When we started driving, there was a caravan of madness that began in Singapore and lasted all the way through Malaysia and Thailand. You had a groundswell of Land Rover clubs and people who remembered the original journey or had read the book. I quickly realised how much the expedition meant to everybody. It was the most soul-nourishing journey.

The Last Overland expedition was a means through which to explore how the world had changed.

Photograph by Alex Bescoby

Why do you think it captured the imagination of so many people?

Anything that’s a ‘first’ will always be special. What the original expedition did was so optimistic and joyful — they really did break new ground. They were driving through jungles and off-road on a genuine frontier expedition.

Tim’s book, too, is just wonderful. It captures a moment in time with humour and humility. The idea that he’d want to do a journey like this again, in his late eighties, was such an inspiration.

People also appreciated the sheer ridiculousness of driving across the world in a 1955 car. And then to have Nat step in — how many people can say they’ve relived their grandfather’s greatest journey while he’s still alive? Finally, I think many people just love the history. They might have tuned in for the car or the human story, but there’s also so much to learn along the way.

How did you manage the stress?

By having a brilliant team. Some of them were there by design, some by accident, but we couldn’t have done it without every one of them. They were all carrying more than their fair share. The expedition was certainly the most ambitious and tiring thing I’ve ever done, but there was always a great sense of humour. It turned out to be the most enjoyable four months of my life.

Who’s your biggest inspiration?

The person whose career I admire the most, in terms of the way he brings history and adventure to people, is Michael Wood. He and his partner, Rebecca Dobbs, basically invented the history and travel genre, and they’re still making fantastic films over 40 years after they started. For me, this line of work is all about enthusiasm, passion, good communication and a sense of adventure. Michael and Rebecca definitely embody that.

Why do you think overlanding has such an appeal?

It’s incredibly accessible. We can’t all climb Everest or go to the North Pole, and many of these big projects cost a lot of money. With overlanding, all you need to do is pay for gas and food. There’s such freedom to it — you can even sleep in a van if you design it well. When flying, we sacrifice the journey for speed and convenience, and miss so much along the way.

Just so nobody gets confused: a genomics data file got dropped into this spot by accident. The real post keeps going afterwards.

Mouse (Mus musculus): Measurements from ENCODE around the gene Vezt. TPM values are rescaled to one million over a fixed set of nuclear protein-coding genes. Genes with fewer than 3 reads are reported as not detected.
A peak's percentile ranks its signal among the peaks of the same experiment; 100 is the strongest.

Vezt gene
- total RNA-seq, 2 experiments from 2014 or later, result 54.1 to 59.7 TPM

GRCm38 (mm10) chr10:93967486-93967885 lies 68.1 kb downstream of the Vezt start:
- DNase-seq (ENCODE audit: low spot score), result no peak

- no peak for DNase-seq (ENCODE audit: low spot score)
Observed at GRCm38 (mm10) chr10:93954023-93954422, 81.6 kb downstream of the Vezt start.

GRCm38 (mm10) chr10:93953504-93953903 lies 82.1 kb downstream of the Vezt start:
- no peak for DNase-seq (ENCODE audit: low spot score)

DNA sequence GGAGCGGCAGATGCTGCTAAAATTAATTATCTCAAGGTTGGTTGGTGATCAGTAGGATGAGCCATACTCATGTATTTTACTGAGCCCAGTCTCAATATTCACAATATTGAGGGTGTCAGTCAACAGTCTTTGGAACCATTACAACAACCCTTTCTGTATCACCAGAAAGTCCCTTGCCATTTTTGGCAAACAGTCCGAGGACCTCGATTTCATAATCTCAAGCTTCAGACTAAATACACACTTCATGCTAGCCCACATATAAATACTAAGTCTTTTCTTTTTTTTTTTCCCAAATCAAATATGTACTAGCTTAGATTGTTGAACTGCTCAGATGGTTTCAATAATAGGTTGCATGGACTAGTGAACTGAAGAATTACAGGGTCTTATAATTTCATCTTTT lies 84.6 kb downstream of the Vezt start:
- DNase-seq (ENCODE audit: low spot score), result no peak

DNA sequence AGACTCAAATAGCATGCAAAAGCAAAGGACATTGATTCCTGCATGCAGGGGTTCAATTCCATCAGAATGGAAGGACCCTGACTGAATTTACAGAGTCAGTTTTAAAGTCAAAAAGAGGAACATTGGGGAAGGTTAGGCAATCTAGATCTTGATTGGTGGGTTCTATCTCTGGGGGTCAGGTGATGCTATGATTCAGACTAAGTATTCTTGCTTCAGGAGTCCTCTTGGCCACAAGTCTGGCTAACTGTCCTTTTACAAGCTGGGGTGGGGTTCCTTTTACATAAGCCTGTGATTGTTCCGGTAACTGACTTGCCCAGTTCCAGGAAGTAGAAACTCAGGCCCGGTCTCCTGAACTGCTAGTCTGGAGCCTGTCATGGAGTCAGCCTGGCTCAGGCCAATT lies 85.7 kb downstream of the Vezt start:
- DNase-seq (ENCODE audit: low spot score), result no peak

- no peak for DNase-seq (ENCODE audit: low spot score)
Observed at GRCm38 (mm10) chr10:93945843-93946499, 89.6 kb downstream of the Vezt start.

How do you think the world of exploration will evolve over the coming years?

For a long time, exploration has been defined by being the first to do something. These days, the opportunities for doing that are increasingly small. But you’re always able to document a moment in time. You can always bring a fresh perspective to a story and share that with others.

In terms of the environment, conservation and science, there’s always work you can be doing to learn more about the world. That might not be conquering a mountain, but it might be discovering a new insect or helping to preserve another species in a fragile part of the world.

We’ve always got something to learn about ourselves, too. Ultimately, we go on these journeys to experience the world and come back better people.

What’s next?

For me, everything comes back to history. I love smashing stereotypes about a place or helping people understand more about our common humanity. For example, much of my work to date has explored Britain’s role in creating the modern world — the good and the bad.

I’m now looking at lots of different projects that will combine a journey with a historical story to help us better understand the present. Not just telling history for history’s sake, but looking behind the headlines, shining a light on underrepresented groups or visiting corners of the world that we might have a negative impression of and showing that there are ordinary people living extraordinary lives in those places.

What is the best piece of advice you’ve ever been given?

Passion and enthusiasm are what open doors in life. Great people and opportunities are drawn to you when you invest time in something that you love.

Alex Bescoby is an award-winning historian and filmmaker specialising in telling stories from remote places. His recent expedition — The Last Overland — is the subject of a four-part TV series and book.

Published in the Jan/Feb 2023 issue of National Geographic Traveller (UK)